The Museum of the Obscure Local Artist
“Oops, sorry!” They giggled and drew back as if she were an obstacle in the game, like one of the trees.
Her smile, as she looked around at the bright-bladed hilly lawn and the small tan stucco building, had a radiance in it that seemed to pull her head higher, as if she were aiming herself upward into the sky. “Such a joy to come back here. Isn’t this the loveliest place in town?”
“Yeah, as long as you don’t look at the art.”
She blanched—straightened even more. “Surely she was a gifted, accomplished—?”
“No one’s ever heard of her, so what’s the museum for?”
“Yet she taught students?”
More laughter. “Yeah, we saw their stuff too.”
“But surely “—she was beginning to stammer out the syllables—“surely the community feels enriched by this temple to the muses. A place to introduce the young to the wholesome pursuit of art—to cultivate a taste for beauty, a sense of the sublime… “ The voice shaking. “Surely her name deserves to live?”
The girls were rolling their eyes at each other, and having to remind themselves that they were well brought up. The older one approached confidingly. “The guard in there was telling us how she got to have a museum? ‘Cause she came from a rich family and she was the mayor’s girlfriend. When she died she left all this money to the city for a museum just for her.”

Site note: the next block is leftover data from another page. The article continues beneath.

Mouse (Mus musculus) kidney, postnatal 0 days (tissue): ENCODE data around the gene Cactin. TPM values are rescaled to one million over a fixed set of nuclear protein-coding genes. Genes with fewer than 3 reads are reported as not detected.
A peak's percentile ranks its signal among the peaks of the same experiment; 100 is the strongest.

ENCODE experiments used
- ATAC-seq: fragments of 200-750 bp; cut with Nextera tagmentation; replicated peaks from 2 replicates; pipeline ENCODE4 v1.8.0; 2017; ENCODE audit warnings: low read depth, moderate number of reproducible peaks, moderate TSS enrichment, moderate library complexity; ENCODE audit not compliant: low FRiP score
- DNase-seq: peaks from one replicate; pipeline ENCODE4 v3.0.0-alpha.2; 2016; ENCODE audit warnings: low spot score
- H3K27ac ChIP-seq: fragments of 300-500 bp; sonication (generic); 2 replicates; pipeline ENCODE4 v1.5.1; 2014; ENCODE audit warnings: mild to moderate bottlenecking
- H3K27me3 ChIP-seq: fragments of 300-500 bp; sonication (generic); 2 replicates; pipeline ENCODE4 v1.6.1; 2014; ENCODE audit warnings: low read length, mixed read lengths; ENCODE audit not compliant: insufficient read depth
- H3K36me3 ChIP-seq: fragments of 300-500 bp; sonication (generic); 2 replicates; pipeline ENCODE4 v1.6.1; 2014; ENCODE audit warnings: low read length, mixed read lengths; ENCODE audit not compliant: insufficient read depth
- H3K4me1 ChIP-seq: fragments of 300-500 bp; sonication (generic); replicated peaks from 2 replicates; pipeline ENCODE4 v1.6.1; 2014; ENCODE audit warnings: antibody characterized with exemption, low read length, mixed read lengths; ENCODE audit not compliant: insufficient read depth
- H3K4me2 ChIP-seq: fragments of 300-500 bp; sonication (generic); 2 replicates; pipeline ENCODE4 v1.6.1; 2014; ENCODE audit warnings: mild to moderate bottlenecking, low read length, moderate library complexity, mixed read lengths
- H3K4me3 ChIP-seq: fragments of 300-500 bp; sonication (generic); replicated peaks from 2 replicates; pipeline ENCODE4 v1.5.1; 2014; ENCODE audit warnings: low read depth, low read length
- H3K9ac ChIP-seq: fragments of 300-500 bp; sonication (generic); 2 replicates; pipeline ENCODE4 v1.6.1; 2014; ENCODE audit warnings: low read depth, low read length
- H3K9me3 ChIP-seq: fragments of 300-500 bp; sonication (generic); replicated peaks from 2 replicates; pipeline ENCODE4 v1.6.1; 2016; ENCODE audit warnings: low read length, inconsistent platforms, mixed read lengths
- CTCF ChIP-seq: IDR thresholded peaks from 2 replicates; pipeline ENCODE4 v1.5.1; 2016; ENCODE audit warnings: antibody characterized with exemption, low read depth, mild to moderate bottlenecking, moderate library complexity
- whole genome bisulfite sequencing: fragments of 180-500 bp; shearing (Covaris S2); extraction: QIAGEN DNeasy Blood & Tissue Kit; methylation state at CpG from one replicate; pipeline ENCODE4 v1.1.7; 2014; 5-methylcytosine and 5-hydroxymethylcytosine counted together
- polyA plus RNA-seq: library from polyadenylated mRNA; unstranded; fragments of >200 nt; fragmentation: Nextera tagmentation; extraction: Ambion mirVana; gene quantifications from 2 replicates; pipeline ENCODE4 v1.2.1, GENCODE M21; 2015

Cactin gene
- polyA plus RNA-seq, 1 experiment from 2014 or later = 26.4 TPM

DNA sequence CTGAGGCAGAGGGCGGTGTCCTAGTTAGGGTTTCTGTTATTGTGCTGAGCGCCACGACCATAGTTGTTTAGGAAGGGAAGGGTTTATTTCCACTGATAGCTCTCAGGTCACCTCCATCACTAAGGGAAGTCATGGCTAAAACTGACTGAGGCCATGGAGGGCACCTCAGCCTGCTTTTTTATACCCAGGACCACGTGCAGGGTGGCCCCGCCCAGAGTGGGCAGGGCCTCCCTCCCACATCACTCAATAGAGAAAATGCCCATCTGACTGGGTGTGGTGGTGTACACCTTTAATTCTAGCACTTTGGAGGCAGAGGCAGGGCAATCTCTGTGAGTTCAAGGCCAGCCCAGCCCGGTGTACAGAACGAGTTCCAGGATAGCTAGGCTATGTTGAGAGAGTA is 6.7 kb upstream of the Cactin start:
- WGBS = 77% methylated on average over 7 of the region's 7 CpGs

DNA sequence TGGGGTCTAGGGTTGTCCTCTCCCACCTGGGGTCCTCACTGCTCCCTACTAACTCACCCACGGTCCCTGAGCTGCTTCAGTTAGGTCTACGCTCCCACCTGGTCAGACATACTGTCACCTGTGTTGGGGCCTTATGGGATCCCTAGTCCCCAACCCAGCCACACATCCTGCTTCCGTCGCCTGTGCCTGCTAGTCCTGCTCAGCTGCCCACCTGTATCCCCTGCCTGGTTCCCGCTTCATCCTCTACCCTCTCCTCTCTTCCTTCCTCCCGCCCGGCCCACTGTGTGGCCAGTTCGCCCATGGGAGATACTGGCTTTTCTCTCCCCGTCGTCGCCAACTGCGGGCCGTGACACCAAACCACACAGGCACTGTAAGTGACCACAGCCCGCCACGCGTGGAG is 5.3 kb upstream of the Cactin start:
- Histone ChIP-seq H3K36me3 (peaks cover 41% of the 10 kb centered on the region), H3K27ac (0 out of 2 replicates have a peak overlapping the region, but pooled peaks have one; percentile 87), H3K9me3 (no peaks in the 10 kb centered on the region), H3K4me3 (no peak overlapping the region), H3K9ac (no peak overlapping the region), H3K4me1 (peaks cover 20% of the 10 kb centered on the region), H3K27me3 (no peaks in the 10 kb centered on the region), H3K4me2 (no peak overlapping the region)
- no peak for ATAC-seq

The woman’s hand was on her heart, her chest heaving, her eyes wet and pink. “The guard told you that? This is what we pay for? I shall speak with him this minute.”
And she rushed up the hilly lawn with gliding steps that never revealed her feet under the long green dress.
When she was gone, the two girls laughed hilariously, and when they chased each other again, they imitated the lady’s voice: “I shall tag you this minute! Surely you shall not escape my tag!” Panting from running and giggling at the same time, they dropped and rolled on the grass, still calling out, “What a lovely place, what a joy!”
After a minute they got curious and sneaked up to the wood-framed glass door of the museum. Inside, the gray-mustached guard was sitting alone at the little table with its small rack of dusty brochures. The girls burst in: “Wha’d she say? Did she yell at you? Do you know her? Who is she?”
Wide-eyed, the guard looked at them. The muscles of his mouth moved but his mouth did not open. His cheeks were the color of his mustache. He stared hard down the corridor where the exhibit began: no one was there.
The girls laughed and ran out: grownups were so weird.
That night the museum burned to the ground.